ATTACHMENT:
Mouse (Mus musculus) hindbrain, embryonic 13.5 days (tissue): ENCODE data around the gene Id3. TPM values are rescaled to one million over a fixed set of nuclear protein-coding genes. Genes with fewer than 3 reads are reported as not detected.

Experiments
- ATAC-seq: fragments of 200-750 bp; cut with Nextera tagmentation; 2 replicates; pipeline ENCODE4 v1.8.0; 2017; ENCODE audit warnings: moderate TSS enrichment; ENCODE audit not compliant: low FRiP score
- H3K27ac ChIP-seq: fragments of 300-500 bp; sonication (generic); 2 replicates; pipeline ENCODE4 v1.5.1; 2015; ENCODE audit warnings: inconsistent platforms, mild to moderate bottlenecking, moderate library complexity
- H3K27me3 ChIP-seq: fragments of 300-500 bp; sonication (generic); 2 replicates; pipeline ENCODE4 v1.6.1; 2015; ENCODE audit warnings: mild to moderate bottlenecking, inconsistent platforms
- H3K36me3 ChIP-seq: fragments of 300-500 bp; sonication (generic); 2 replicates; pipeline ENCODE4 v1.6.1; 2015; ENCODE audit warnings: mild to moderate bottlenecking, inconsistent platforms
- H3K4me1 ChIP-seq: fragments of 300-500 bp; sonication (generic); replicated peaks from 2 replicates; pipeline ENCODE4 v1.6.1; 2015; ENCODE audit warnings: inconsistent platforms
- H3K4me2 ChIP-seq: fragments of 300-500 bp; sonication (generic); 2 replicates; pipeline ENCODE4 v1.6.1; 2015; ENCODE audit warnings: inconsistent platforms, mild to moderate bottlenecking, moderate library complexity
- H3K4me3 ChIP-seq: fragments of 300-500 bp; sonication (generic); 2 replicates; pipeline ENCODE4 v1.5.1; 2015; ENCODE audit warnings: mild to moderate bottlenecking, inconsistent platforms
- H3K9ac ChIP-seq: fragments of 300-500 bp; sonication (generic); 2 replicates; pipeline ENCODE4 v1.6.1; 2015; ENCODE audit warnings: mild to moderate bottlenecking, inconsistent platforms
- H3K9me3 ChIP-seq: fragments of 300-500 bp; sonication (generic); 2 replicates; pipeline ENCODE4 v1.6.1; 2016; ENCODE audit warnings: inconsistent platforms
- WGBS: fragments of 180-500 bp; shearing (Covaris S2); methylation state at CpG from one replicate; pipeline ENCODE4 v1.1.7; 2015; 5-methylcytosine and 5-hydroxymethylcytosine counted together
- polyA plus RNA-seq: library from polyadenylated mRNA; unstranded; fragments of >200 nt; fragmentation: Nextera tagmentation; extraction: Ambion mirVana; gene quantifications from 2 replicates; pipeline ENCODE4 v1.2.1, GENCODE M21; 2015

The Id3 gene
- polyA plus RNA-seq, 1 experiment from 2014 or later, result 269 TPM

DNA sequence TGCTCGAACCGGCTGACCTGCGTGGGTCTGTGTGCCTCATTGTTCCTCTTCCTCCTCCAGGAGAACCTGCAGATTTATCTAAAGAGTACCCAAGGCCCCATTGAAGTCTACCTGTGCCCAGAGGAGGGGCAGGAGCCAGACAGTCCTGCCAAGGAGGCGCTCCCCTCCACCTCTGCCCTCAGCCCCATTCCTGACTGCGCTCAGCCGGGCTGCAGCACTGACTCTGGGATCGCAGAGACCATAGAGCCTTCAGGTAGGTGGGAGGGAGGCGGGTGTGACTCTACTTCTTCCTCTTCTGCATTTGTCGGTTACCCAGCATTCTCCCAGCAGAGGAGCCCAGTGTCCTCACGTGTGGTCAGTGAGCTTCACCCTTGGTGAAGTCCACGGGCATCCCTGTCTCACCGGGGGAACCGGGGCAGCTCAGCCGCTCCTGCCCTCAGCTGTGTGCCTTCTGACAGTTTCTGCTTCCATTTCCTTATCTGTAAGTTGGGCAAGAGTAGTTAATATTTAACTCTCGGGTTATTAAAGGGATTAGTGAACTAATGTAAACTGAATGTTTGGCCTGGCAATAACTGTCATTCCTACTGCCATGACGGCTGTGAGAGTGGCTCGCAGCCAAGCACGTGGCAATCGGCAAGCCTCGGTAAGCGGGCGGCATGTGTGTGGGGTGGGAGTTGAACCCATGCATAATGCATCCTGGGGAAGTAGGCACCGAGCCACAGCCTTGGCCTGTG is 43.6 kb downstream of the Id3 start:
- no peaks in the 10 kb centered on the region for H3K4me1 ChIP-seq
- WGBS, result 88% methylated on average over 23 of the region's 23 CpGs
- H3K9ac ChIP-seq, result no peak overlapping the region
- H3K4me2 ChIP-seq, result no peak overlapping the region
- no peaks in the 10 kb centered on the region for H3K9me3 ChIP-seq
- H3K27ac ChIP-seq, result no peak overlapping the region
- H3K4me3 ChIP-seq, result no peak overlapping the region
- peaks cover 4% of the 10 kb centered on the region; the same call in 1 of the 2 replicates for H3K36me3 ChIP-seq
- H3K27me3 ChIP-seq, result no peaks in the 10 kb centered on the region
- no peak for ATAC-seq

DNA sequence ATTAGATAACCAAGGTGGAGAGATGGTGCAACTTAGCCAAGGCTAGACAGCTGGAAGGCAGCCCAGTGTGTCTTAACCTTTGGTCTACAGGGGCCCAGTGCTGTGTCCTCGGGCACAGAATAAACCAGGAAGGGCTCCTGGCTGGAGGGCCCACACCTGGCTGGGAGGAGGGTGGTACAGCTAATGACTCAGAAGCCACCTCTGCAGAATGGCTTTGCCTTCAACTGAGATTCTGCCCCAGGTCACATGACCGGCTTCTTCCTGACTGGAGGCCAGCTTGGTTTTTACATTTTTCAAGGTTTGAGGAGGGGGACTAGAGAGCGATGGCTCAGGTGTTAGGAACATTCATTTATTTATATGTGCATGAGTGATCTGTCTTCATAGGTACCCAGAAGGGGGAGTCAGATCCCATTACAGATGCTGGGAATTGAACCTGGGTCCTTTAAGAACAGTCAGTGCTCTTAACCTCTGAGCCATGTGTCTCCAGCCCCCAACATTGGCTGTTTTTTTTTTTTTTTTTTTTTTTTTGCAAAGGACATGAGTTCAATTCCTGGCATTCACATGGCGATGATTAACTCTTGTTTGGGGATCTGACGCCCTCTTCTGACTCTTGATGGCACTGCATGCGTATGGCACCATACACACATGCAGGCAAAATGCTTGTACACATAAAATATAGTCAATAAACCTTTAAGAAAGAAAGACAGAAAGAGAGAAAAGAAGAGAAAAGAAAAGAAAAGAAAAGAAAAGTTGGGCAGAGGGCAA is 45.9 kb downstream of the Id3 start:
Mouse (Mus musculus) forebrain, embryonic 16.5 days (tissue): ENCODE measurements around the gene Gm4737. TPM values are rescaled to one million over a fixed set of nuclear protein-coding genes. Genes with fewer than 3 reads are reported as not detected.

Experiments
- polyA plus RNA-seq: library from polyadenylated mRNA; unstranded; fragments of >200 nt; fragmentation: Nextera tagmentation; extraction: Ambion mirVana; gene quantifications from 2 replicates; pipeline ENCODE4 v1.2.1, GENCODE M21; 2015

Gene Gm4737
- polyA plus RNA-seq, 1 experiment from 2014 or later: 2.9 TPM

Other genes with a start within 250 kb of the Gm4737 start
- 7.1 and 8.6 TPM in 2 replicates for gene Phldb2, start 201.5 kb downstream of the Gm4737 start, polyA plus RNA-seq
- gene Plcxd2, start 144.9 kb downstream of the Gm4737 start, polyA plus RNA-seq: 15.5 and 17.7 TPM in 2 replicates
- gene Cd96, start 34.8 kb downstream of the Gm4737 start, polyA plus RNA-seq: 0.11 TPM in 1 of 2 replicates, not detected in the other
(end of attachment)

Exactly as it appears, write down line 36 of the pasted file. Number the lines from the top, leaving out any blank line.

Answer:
- gene Cd96, start 34.8 kb downstream of the Gm4737 start, polyA plus RNA-seq: 0.11 TPM in 1 of 2 replicates, not detected in the other